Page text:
Oversubscription is bad for you
Modern game development increasingly uses middleware products to stay within time and money budgets. This is a sensible approach, but it puts game developers at the mercy of middleware designers to ensure acceptable performance for key game functions. Knowing this, many middleware developers have begun to modify their products to enable parallel execution of middleware work. But, as with all parallel programming, there are performance pitfalls to avoid. The key challenge in this scenario is to avoid oversubscription: the performance penalty that occurs when more threads are created than the hardware resources can handle. Although it's a problem for all parallel programs, oversubscription is particularly dangerous for games that compute each frame in a fixed time budget. If the game's critical path takes longer than this time budget then a frame could get dropped.
When integrating parallel middleware into a game, care must be taken to ensure that the middleware's parallel approach doesn't compete with the game's computation, or with other middleware already in use. If the game and each middleware create threads without regard to overall hardware resources, this conflict is almost unavoidable and results in an oversubscription performance penalty. Thoughtful design of the middleware API can help prevent this problem from occurring, but it is equally incumbent on the game developer to use the API appropriately.
Three strategies for avoiding the oversubscription penalty
Middleware packages should provide at least one API approach for handling parallelism. Multiple API approaches will help the middleware adapt more easily to different game architectures. Three different approaches - thread parceling, work pulling, and work pushing - can be used to avoid oversubscription, each with advantages and disadvantages.
Thread parceling means specifying how many threads/cores to devote to the host and to each middleware. This is a very common API design in current threaded middleware, and it is typically sufficient when both of the following are true:
- The game is designed to run on a single homogenous gaming platform.
- The game's calculation frame-to-frame is relatively constant.
Realistically, most commercial games target multiple gaming platforms, and/or the diverse PC platform. Determining a thread parceling scheme for each CPU core topology is possible, but tedious. Also, games typically vary their computational load dramatically throughout the game. A sudden surge in middleware processing can cause frame rates to drop in a thread parceling scheme. As game complexity increases, and gaming platforms continue to appear and diversify, thread parceling will become increasingly difficult to parameterize successfully.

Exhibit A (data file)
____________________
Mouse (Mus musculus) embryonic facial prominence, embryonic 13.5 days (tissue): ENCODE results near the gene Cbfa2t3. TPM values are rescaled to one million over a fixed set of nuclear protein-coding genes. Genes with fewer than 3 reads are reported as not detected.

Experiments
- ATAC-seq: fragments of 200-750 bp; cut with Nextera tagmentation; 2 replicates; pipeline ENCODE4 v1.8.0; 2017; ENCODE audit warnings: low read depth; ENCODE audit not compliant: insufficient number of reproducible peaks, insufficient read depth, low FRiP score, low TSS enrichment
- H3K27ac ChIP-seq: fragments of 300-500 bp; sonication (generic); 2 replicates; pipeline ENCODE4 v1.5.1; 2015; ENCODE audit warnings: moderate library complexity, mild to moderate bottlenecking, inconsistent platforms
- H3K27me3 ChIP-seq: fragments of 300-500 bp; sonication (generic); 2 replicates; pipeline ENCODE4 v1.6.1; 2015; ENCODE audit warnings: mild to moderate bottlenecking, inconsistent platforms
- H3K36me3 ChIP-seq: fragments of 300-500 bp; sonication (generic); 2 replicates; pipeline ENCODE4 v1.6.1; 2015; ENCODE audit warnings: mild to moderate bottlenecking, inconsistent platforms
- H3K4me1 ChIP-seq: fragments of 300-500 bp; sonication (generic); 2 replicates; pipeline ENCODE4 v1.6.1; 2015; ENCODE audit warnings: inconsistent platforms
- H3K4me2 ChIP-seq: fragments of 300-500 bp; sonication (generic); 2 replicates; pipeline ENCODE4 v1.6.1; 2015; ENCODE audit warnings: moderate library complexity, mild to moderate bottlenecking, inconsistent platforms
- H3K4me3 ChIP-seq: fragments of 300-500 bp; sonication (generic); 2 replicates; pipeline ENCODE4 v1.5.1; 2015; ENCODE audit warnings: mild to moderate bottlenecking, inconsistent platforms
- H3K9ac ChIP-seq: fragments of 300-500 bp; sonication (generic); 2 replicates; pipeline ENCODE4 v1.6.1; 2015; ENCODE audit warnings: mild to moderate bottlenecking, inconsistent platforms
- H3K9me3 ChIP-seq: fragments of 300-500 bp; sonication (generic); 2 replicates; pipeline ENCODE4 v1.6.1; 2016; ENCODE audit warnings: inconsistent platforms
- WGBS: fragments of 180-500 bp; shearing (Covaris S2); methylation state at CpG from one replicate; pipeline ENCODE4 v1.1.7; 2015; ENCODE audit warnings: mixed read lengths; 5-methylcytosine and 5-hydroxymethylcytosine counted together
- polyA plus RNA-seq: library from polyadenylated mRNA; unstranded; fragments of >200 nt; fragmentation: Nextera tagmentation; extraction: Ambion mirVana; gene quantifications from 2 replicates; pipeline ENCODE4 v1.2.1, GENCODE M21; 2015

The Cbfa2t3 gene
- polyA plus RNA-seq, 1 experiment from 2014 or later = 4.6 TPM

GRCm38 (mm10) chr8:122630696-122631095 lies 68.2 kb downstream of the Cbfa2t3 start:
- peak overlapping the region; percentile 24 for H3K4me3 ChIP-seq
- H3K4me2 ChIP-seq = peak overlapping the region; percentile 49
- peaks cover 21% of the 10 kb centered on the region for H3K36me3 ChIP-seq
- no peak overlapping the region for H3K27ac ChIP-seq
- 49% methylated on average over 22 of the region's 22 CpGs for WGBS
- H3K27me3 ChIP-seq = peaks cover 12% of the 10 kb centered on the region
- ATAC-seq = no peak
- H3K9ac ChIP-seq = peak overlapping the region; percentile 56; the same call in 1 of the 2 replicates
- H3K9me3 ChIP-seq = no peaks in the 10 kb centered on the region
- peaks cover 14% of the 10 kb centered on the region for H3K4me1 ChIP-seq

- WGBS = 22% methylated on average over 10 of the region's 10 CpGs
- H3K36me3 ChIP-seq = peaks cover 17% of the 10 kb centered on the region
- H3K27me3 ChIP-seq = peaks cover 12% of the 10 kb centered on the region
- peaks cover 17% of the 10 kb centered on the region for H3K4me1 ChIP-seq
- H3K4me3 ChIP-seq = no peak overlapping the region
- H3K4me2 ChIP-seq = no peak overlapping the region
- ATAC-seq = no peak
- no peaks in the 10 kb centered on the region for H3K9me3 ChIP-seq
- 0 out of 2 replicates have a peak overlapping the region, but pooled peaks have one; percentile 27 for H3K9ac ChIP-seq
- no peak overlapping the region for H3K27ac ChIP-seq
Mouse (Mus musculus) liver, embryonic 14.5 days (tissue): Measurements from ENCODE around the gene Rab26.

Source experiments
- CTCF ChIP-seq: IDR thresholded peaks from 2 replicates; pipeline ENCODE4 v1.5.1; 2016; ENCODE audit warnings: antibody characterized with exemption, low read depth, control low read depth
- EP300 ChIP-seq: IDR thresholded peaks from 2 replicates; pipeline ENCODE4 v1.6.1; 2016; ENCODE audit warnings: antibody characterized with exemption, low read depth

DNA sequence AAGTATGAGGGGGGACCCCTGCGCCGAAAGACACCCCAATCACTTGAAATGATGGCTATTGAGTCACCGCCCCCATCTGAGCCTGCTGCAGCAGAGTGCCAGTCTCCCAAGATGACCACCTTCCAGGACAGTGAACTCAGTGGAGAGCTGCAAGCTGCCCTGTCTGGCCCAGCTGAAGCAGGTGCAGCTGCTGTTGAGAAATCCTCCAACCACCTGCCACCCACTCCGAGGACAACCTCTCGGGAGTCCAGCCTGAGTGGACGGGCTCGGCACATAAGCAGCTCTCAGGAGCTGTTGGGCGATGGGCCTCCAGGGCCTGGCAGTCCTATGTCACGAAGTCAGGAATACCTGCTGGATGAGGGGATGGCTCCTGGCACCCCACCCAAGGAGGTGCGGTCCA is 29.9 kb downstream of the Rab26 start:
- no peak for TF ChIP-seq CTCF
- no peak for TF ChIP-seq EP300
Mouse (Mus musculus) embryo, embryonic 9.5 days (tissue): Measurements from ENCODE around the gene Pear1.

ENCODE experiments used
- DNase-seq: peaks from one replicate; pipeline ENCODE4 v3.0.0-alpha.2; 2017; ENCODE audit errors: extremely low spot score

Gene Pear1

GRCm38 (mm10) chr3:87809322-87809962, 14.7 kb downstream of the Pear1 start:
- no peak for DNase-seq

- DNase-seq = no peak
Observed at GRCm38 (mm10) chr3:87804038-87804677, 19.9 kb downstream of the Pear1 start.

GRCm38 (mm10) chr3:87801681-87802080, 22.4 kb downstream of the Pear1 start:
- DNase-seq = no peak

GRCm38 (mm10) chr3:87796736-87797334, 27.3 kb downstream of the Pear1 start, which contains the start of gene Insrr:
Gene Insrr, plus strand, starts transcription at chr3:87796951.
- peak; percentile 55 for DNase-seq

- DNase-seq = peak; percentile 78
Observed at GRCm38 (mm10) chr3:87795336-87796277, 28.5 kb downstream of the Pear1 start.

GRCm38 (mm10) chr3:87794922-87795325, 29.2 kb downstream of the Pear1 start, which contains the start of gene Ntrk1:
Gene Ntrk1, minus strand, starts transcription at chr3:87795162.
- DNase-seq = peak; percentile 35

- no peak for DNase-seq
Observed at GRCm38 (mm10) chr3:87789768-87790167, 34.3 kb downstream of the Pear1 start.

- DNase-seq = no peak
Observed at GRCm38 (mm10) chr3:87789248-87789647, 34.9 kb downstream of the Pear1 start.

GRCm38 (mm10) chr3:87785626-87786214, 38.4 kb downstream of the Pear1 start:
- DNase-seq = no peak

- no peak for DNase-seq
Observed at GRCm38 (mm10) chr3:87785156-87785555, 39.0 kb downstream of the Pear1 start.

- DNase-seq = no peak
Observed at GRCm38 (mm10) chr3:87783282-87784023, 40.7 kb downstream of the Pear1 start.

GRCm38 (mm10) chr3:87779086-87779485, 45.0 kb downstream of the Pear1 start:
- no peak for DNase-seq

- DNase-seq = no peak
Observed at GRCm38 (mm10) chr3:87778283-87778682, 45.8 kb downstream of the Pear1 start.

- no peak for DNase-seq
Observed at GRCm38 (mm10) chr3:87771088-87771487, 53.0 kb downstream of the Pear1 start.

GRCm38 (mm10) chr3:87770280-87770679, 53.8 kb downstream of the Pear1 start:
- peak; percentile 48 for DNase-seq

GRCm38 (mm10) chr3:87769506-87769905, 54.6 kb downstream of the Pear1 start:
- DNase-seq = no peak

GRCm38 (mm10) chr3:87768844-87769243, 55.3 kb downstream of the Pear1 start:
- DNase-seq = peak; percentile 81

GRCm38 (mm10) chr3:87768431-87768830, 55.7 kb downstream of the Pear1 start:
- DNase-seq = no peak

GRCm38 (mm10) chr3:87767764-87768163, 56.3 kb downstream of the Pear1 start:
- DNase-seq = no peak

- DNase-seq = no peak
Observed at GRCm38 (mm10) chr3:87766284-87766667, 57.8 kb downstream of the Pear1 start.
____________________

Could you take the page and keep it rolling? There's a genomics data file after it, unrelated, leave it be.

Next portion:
Work pulling is a way for host and middleware work to be executed on the same threads. In this scheme the game is the only code that spawns any threads. The middleware internally decomposes its work into tasks that can be invoked individually by the game. In practice, the game will schedule this work to execute on its own threads which will also be executing game work. The game threads must be prepared with any thread-specific state necessary to run middleware work. Since the game is the only code to spawn threads, accidental oversubscription is not possible.
Figure 1: Work Pulling Sequence Diagram
Work pushing is another way for host and middleware work to share threads. This method requires the middleware to define an abstract interface for scheduling work, which the game provides as an instantiated object. Each frame, the middleware pushes its work onto the scheduling object, and the game ensures that work is executed by its own threads. This is more complicated than the work pulling approach, but it has the advantage of more flexibility. Instead of the middleware internally subdividing its work into an arbitrary number of chunks, it can schedule the work as one splittable task which will be divided as needed by the game threads. The splittable task will remain in one piece if only one thread is able to work on it, or split into more pieces if more threads are available. Like the work pulling scheme, this approach avoids oversubscription since the game is the only code that spawns threads.
Figure 2: Work Pushing Sequence Diagram
The StressTest demo shows relative performance of different API designs